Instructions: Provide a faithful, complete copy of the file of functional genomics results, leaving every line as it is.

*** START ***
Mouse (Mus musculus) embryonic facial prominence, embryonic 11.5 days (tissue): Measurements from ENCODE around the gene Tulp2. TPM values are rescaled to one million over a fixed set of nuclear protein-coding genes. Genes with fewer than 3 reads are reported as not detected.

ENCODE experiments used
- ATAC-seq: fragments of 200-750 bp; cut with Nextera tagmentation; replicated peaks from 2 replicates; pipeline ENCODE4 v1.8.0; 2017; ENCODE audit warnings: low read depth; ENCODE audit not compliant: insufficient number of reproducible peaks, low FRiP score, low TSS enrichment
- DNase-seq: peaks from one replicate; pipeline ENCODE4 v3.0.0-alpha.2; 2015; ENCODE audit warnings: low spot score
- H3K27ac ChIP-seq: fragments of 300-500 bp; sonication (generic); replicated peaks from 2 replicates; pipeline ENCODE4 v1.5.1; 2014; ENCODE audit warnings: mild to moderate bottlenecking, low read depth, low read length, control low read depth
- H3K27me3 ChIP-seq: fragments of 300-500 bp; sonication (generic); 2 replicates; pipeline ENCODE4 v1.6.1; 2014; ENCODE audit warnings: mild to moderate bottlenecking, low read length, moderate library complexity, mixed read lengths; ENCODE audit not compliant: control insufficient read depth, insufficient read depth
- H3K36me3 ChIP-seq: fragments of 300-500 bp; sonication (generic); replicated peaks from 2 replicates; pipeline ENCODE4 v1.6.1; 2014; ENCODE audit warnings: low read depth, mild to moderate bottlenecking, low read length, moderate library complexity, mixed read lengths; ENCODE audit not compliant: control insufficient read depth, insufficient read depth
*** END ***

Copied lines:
Mouse (Mus musculus) embryonic facial prominence, embryonic 11.5 days (tissue): Measurements from ENCODE around the gene Tulp2. TPM values are rescaled to one million over a fixed set of nuclear protein-coding genes. Genes with fewer than 3 reads are reported as not detected.

ENCODE experiments used
- ATAC-seq: fragments of 200-750 bp; cut with Nextera tagmentation; replicated peaks from 2 replicates; pipeline ENCODE4 v1.8.0; 2017; ENCODE audit warnings: low read depth; ENCODE audit not compliant: insufficient number of reproducible peaks, low FRiP score, low TSS enrichment
- DNase-seq: peaks from one replicate; pipeline ENCODE4 v3.0.0-alpha.2; 2015; ENCODE audit warnings: low spot score
- H3K27ac ChIP-seq: fragments of 300-500 bp; sonication (generic); replicated peaks from 2 replicates; pipeline ENCODE4 v1.5.1; 2014; ENCODE audit warnings: mild to moderate bottlenecking, low read depth, low read length, control low read depth
- H3K27me3 ChIP-seq: fragments of 300-500 bp; sonication (generic); 2 replicates; pipeline ENCODE4 v1.6.1; 2014; ENCODE audit warnings: mild to moderate bottlenecking, low read length, moderate library complexity, mixed read lengths; ENCODE audit not compliant: control insufficient read depth, insufficient read depth
- H3K36me3 ChIP-seq: fragments of 300-500 bp; sonication (generic); replicated peaks from 2 replicates; pipeline ENCODE4 v1.6.1; 2014; ENCODE audit warnings: low read depth, mild to moderate bottlenecking, low read length, moderate library complexity, mixed read lengths; ENCODE audit not compliant: control insufficient read depth, insufficient read depth